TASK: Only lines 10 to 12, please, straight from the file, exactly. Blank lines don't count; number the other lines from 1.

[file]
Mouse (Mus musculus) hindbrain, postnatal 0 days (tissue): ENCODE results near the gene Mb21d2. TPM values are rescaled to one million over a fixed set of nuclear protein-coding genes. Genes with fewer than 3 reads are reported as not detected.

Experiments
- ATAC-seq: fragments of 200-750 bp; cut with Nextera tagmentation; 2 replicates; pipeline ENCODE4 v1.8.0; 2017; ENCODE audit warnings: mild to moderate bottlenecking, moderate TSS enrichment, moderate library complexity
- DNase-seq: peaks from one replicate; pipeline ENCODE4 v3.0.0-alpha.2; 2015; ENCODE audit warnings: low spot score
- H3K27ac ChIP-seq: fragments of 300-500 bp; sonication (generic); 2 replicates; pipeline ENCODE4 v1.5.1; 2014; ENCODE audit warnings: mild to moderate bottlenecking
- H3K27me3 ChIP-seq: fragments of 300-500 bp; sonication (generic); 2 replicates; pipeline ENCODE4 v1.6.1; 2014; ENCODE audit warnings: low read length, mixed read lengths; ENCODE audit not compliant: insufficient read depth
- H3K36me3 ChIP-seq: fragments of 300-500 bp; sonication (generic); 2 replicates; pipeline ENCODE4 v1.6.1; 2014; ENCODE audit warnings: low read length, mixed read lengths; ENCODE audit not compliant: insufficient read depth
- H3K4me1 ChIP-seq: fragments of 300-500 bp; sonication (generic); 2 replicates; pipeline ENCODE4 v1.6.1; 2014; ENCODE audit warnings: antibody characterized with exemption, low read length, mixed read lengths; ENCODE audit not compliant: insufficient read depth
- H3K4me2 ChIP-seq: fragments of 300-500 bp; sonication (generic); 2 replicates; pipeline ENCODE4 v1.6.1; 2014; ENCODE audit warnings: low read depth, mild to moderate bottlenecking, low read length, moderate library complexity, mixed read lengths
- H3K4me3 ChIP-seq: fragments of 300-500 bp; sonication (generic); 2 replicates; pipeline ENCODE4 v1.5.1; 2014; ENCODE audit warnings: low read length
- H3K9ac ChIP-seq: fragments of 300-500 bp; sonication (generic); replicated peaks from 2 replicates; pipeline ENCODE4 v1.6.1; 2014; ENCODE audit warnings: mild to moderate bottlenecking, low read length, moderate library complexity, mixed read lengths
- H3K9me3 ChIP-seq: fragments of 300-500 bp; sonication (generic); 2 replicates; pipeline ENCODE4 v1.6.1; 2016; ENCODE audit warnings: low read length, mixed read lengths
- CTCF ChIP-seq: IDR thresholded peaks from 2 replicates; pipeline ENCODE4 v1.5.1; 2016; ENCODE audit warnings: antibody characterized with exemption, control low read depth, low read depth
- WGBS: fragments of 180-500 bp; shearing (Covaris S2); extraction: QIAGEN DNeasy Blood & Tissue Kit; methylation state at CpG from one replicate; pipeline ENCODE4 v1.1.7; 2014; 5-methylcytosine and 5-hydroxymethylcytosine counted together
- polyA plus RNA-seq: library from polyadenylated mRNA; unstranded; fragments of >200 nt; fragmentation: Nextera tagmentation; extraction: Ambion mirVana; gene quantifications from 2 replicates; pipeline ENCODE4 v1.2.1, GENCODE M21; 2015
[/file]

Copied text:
- H3K4me3 ChIP-seq: fragments of 300-500 bp; sonication (generic); 2 replicates; pipeline ENCODE4 v1.5.1; 2014; ENCODE audit warnings: low read length
- H3K9ac ChIP-seq: fragments of 300-500 bp; sonication (generic); replicated peaks from 2 replicates; pipeline ENCODE4 v1.6.1; 2014; ENCODE audit warnings: mild to moderate bottlenecking, low read length, moderate library complexity, mixed read lengths
- H3K9me3 ChIP-seq: fragments of 300-500 bp; sonication (generic); 2 replicates; pipeline ENCODE4 v1.6.1; 2016; ENCODE audit warnings: low read length, mixed read lengths